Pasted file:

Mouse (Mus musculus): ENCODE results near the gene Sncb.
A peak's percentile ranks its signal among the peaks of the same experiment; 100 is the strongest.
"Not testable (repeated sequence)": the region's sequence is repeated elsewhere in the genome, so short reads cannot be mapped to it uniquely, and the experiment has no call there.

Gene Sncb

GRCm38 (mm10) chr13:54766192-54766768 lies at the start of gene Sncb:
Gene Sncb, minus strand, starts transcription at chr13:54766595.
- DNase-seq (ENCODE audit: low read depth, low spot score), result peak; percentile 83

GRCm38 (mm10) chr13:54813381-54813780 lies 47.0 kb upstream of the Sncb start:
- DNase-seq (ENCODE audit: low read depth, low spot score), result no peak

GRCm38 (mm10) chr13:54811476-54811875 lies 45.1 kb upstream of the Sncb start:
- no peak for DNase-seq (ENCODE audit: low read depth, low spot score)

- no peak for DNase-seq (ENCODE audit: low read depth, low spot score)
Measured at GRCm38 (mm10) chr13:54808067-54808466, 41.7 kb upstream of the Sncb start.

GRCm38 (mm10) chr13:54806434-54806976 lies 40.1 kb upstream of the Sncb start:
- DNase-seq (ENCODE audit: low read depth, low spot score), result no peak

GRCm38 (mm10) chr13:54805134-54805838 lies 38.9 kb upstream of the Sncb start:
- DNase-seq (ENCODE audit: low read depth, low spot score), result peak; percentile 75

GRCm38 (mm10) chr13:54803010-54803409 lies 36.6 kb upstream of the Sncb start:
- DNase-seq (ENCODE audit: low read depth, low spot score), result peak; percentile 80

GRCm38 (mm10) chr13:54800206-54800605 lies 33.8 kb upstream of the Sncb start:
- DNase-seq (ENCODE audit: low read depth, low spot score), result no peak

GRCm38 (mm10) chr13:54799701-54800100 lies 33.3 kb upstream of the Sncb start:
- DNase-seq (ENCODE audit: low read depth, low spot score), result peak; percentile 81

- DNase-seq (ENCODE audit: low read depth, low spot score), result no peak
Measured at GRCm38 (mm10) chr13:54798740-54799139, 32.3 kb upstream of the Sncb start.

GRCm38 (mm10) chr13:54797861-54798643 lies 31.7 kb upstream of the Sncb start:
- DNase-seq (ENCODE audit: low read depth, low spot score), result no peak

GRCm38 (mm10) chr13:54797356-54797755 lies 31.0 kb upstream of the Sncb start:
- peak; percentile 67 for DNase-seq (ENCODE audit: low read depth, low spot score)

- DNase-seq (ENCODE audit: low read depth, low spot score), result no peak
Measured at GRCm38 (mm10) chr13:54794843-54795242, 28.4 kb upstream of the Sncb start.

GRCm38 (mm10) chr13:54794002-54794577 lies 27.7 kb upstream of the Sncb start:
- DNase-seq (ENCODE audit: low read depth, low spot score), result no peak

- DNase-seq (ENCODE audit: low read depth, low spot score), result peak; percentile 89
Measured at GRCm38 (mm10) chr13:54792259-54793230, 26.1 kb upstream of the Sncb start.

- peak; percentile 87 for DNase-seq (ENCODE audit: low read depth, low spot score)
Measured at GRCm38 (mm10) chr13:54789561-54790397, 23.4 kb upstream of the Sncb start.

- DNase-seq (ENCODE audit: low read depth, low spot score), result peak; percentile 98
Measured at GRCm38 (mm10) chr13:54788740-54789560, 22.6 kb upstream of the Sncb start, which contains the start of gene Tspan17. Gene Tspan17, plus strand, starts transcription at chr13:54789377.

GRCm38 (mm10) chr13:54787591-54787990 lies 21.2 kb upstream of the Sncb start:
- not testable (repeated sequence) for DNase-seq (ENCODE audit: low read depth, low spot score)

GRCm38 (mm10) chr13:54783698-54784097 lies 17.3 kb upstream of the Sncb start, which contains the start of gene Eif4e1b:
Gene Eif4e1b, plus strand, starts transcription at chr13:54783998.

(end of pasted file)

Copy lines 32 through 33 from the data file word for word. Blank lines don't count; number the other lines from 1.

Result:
GRCm38 (mm10) chr13:54794002-54794577 lies 27.7 kb upstream of the Sncb start:
- DNase-seq (ENCODE audit: low read depth, low spot score), result no peak